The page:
Some 2,300 years ago, people in ancient Egypt were hitting the gym to work-out, according to Ahram.
Archaeologists have unearthed the first-ever ancient gymnasium to be discovered in Egypt.
Egypt's Ministry of Antiquities revealed the exciting discovery via its official Facebook page this week and stated that it dates back to the third century B.C.
The gymnasium was found at the Watfa archaeological site, 5 km east of Qasr Qaroun in northwestern Fayum.
"Dr. Ayman Ashmawi, Head of the Ancient Egyptian Antiquities Sector said that the gymnasium now discovered shows a large hall for meetings, once adorned with statues, a dining hall and a courtyard in the main building. Beside it, there is a racetrack of nearly 200 metres length, long enough to engage in the typical race over the distance of a stadium, 180 metres. Generous gardens surrounded the building to complete an ideal layout of a centre of Greek learning," the Ministry of Antiquities' statement said.
Watfa, where the remains of the gymnasium were discovered, is the site of Philoteris, an ancient village founded by King Ptolemy II. It was named after the king's sister, Philotera.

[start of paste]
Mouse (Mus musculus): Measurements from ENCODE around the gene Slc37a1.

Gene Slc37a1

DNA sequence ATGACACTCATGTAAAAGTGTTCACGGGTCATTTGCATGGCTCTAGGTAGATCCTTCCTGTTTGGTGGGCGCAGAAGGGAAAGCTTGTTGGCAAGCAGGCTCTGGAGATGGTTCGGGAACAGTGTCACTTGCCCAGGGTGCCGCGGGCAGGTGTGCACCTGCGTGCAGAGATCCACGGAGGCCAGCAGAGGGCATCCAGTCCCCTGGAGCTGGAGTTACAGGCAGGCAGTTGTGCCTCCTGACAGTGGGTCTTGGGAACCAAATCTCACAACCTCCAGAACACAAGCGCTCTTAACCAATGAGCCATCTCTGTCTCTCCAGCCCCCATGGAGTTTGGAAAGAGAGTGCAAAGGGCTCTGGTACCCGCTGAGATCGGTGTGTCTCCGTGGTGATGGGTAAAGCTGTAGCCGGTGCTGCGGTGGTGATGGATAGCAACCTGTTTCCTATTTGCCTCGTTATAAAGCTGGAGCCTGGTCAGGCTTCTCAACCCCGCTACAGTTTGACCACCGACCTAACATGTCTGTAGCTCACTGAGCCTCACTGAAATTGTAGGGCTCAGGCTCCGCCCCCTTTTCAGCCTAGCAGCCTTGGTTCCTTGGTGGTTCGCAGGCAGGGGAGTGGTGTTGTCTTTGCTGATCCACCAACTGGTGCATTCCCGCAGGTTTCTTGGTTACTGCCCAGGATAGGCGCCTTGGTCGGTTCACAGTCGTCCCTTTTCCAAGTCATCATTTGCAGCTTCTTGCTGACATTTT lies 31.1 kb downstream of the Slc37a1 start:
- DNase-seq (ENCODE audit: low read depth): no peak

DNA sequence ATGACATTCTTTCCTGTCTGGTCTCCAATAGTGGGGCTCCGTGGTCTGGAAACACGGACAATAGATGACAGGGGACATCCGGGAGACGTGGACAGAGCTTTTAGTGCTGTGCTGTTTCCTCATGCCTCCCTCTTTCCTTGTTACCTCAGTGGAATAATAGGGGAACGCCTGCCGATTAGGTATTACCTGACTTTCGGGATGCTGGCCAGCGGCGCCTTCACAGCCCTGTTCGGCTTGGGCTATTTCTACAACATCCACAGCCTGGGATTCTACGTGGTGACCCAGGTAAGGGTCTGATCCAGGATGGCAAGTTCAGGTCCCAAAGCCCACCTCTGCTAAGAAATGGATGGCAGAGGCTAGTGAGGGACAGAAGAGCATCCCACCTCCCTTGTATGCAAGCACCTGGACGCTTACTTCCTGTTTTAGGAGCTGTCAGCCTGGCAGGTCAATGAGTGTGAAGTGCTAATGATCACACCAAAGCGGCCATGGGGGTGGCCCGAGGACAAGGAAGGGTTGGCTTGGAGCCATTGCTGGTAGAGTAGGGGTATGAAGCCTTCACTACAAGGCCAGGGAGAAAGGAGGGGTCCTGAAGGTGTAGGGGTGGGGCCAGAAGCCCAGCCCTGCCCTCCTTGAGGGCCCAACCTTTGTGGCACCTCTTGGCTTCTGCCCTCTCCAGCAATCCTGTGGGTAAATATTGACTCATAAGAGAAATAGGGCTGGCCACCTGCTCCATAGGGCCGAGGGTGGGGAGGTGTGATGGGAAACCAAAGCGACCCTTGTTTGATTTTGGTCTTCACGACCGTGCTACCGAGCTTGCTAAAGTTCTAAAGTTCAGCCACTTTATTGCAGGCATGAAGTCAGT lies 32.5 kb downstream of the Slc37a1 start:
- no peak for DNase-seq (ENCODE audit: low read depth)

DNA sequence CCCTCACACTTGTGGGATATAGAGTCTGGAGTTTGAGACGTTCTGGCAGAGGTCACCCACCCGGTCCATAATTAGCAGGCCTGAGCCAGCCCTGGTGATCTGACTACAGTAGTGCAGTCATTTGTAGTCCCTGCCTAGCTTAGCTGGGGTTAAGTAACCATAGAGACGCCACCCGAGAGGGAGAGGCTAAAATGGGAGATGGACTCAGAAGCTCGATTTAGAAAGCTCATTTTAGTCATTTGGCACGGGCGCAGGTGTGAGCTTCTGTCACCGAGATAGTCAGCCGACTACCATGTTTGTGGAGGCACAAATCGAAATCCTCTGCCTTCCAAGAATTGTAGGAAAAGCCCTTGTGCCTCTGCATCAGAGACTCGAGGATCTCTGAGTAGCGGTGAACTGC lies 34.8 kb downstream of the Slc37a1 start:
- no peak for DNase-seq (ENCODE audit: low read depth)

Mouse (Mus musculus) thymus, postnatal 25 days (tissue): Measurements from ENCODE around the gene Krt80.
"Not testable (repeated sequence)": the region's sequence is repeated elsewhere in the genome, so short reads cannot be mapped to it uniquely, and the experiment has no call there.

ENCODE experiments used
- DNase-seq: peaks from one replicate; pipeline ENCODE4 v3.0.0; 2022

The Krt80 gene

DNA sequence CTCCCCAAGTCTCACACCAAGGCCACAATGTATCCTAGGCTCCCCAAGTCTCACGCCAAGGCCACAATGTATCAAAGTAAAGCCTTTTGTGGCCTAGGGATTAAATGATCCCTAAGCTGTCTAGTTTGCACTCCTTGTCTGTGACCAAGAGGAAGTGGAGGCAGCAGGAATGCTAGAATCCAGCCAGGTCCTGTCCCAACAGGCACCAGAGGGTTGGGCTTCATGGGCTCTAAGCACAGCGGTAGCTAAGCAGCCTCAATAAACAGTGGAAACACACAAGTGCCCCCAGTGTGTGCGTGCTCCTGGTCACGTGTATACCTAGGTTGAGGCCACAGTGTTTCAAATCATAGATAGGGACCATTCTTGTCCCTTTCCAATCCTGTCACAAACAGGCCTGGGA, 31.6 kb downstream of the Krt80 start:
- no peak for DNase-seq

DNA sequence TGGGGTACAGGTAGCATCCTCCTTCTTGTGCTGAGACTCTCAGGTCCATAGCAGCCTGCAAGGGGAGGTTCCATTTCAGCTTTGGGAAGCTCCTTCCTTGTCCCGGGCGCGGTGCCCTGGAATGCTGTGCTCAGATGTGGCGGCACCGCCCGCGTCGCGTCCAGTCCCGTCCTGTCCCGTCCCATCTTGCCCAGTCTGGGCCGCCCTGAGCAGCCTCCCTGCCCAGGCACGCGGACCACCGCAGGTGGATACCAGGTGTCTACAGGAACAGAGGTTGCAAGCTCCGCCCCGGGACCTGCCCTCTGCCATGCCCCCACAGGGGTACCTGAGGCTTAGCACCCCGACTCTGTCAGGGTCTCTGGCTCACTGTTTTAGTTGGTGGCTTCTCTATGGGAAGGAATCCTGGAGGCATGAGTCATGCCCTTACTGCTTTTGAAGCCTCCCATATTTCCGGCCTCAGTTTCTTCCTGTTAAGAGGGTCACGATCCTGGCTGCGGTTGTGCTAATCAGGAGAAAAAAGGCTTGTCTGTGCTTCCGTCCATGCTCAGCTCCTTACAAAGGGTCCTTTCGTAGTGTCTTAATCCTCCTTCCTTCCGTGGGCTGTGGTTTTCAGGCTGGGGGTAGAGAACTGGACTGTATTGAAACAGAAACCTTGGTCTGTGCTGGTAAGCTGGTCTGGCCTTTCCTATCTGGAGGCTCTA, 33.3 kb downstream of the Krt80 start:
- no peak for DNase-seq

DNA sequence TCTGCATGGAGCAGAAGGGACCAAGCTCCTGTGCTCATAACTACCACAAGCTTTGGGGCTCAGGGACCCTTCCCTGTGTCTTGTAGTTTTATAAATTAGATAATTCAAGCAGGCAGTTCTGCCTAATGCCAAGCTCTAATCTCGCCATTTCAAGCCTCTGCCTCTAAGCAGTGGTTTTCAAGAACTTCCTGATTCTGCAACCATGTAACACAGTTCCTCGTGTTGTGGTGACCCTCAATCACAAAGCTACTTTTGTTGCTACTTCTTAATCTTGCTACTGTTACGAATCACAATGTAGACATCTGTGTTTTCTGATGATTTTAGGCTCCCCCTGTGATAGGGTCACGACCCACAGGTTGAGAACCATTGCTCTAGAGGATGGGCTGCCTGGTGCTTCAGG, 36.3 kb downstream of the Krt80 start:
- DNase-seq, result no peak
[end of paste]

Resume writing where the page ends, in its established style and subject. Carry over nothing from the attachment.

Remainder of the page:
Such facilities would have been constructed by wealthy individuals, heavily influenced by Greek culture. In those places, the upper class – which would also have spoken Greek – would not only train in sports but also enjoy philosophical discussions and learn to read and write.
All major cities throughout the Hellenistic world had similar gymnasiums, although the one in Watfa is small and the first to be found in Egypt.
"The gymnasia in the Egyptian countryside were built after their pattern. Although much smaller, the gymnasium of Watfa clearly shows the impact of Greek life in Egypt, not only in Alexandria, but also in the countryside," said Professor Cornelia Römer, an archaeologist with the German Archaeological Institute who made the discovery.
While this is the first gymnasium unearthed in the country, evidence of their existence had previously been discovered via ancient inscriptions and papyri writings.
This new discovery is just one in a series of recent finds.
Earlier this year, a colossal statue initially believed to depict Pharaoh Rameses the Great was found. At the time, experts called it one of Egypt's "most important discoveries".
Even Egypt's famous Pyramids continue to reveal new discoveries. Just last week, scientists announced that they had located a mysterious "void" inside the Great Pyramid of Giza.
Such finds demonstrate that the ancient Egyptians still have many secrets yet to be revealed.